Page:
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Going to try Marco Polo with Woosh!

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Zauskycop

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I was very intrigued by this product, and finally decided to try it out. I ordered the "RC 2 transmitter" model that I will be trying out this weekend up at Bong with Woosh. Preliminary testing inside a FG AV/bay showed that I can get a good 1/4 mile of reception from the transmitter inside the tube. This is well short of the 1-2 mile range that they advertise, but they DO advertise with the antenna out in the open, not stuck inside of a rocket. Certainly not enough to fire a rocket out of sight and know where it is, but if you stay under 3-4k, and generally know where it is going, I think it should work pretty well.

If you aren't familiar with it, it comes with an LCD hand unit with (I believe) and integrated antenna that sends out a signal to a transmitter which then "responds". When it does the receiver has an arrow that points the direction of the TX, along with a signal strength meter to tell you how close it is.

Twice last month at Bong I had rockets drift to where I thought I knew where they were, but in the tall grass they were sucked up. One I found after 15 minutes....the other I was WAY off (100 yards?) of the drift, and if not for someone seeing where it landed I would have been SOL. THAT said, both my initial search areas would have been WELL inside the TX range for me to quickly find the rocket.

My only initial issue is that the circuit boards have no way to really attach to anything, and are wrapped in shrink wrap. I verified the "no attachment point with the manufacturer, so for now, a zip tie to a sled will have to do. I am working on designing a nomex bag with a hook to maybe attach to the NC so it leaves it out more on ejection...time will tell.

Anyway, that is my experiment this weekend...let you know how it goes
 

markkoelsch

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That short of a range? Is that on the ground or in the air?
 

ksaves2

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It's 900Mhz but 250Mw power output. I couldn't tell if it's GPS based and suspect it is since they say it will give you a distance. They said no subscription service required so I think it operates like the ISM GPS trackers out there.
I stuck a 100Mw Eggfinder on the chimney/roof of my single story house and got 2700' range. There were a lot of obstructions, trees and buildings in the way also so I believe an open range test would be much farther.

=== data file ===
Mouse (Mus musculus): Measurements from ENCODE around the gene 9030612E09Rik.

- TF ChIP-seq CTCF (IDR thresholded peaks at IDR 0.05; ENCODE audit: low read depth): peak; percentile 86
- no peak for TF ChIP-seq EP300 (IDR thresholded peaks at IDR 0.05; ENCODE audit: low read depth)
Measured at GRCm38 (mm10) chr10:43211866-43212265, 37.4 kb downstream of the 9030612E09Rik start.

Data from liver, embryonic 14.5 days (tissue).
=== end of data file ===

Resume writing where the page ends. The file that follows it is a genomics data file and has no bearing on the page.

The price is in between the EggFinders and APRS tracking setup. If you have one on hand 'cause you fly a lot of R/C, by all means get double duty out of it. Kurt
 

Zauskycop

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I got that range when I put the TX in a FG tubed rocket, and started walking away...over a small hill and a few trees/cars in the way...no major blocks but definitely not in LOS.

It is DEFINITELY not GPS based..I suspect just a basic directional finder (points the direction) and then some programming to figure out the signal strength (read in a percentage on the hand unit...distance). Each receiver has buttons (channels) for 3 different TXs, so I expect that to be 3 different channels. As I said, nice and compact. The TX doesn't do any transmitting unless "pinged" by the hand unit, so no worries (supposedly) about messing with other electronics. I'm anxious to try it out. A nice bridge between a full bore GPS, and hunting in tall grass for your rocket. Better than one, and certainly not as good as the other.
 

Zauskycop

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Well, I have to say it worked pretty well. Very windy day led to a lot of drifting...chute release helped but still a LOT of people were searching through the grass for their rockets. Not so with me. 4 High Power launches and saw generally where they landed each time. Started walking that direction with the Marco Polo and walked me RIGHT to the rocket each time. Like I previously said, not the range of the GPS systems, but if you can get within 1/4 mile of your rocket, it will lead you right to it. Overall, Im pretty happy.
 

scsager

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It was nice meeting you at Bong on Saturday Tracy.

Thanks for showing me the Marco-Polo system.

In the past, I have used the "Comm-Spec" RF trackers, and "Eggfinder" GPS based trackers. The best way to describe the Marco-Polo is... It's like other RF based trackers, but it replaces the speaker and signal-strength-meter usually found on an RF tracker - with an LCD screen. The LCD screen gives you signal strength, and a directional ARROW. If you're out of range, it tells you on the screen.

At Bong, looks like maybe 1000' - 1500' foot range on the ground. I know that doesn't seem like a lot, but truthfully, that covers probably 80% of the flight's I make. It's really nice for Bong, or any other site where tall grass or crops or other obstructions mean you can't see your rocket from more than 50' feet away. When you're out of range, just walk or drive a search pattern to get back in range.

EASE OF USE - is the real beauty of this system. Nothing to adjust, configure, or setup. Turn it on, put it in the rocket, done. If you can understand a pointing arrow, you will find your rocket.

I would like to know more about what happens when several people are using them at the same time. That's the "gotcha" with most tracker systems. Am I tracking my rocket or somebody else's rocket??? How do the "channels" work? Are the transmitters coded to your specific receiver?

Hope to see you again sometime at Bong!
 
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